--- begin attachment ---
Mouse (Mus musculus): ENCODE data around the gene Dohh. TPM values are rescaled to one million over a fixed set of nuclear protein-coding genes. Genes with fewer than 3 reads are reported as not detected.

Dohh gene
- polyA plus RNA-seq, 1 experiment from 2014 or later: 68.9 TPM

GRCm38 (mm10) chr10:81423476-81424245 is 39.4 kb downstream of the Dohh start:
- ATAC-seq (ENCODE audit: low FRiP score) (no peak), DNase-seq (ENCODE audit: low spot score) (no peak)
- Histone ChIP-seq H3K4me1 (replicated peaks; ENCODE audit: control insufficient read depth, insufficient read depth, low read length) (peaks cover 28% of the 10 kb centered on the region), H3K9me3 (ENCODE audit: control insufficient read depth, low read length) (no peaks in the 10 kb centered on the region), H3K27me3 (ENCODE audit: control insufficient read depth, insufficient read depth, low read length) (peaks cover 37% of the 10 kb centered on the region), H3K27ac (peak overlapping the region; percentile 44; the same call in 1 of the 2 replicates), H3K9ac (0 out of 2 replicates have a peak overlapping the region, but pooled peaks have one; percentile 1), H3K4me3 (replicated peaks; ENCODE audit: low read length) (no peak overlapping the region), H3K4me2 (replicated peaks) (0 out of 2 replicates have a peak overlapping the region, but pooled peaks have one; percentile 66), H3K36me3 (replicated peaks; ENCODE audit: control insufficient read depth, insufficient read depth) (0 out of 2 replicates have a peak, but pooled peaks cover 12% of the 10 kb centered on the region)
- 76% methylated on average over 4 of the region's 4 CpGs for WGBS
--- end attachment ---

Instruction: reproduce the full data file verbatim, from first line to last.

Mouse (Mus musculus): ENCODE data around the gene Dohh. TPM values are rescaled to one million over a fixed set of nuclear protein-coding genes. Genes with fewer than 3 reads are reported as not detected.

Dohh gene
- polyA plus RNA-seq, 1 experiment from 2014 or later: 68.9 TPM

GRCm38 (mm10) chr10:81423476-81424245 is 39.4 kb downstream of the Dohh start:
- ATAC-seq (ENCODE audit: low FRiP score) (no peak), DNase-seq (ENCODE audit: low spot score) (no peak)
- Histone ChIP-seq H3K4me1 (replicated peaks; ENCODE audit: control insufficient read depth, insufficient read depth, low read length) (peaks cover 28% of the 10 kb centered on the region), H3K9me3 (ENCODE audit: control insufficient read depth, low read length) (no peaks in the 10 kb centered on the region), H3K27me3 (ENCODE audit: control insufficient read depth, insufficient read depth, low read length) (peaks cover 37% of the 10 kb centered on the region), H3K27ac (peak overlapping the region; percentile 44; the same call in 1 of the 2 replicates), H3K9ac (0 out of 2 replicates have a peak overlapping the region, but pooled peaks have one; percentile 1), H3K4me3 (replicated peaks; ENCODE audit: low read length) (no peak overlapping the region), H3K4me2 (replicated peaks) (0 out of 2 replicates have a peak overlapping the region, but pooled peaks have one; percentile 66), H3K36me3 (replicated peaks; ENCODE audit: control insufficient read depth, insufficient read depth) (0 out of 2 replicates have a peak, but pooled peaks cover 12% of the 10 kb centered on the region)
- 76% methylated on average over 4 of the region's 4 CpGs for WGBS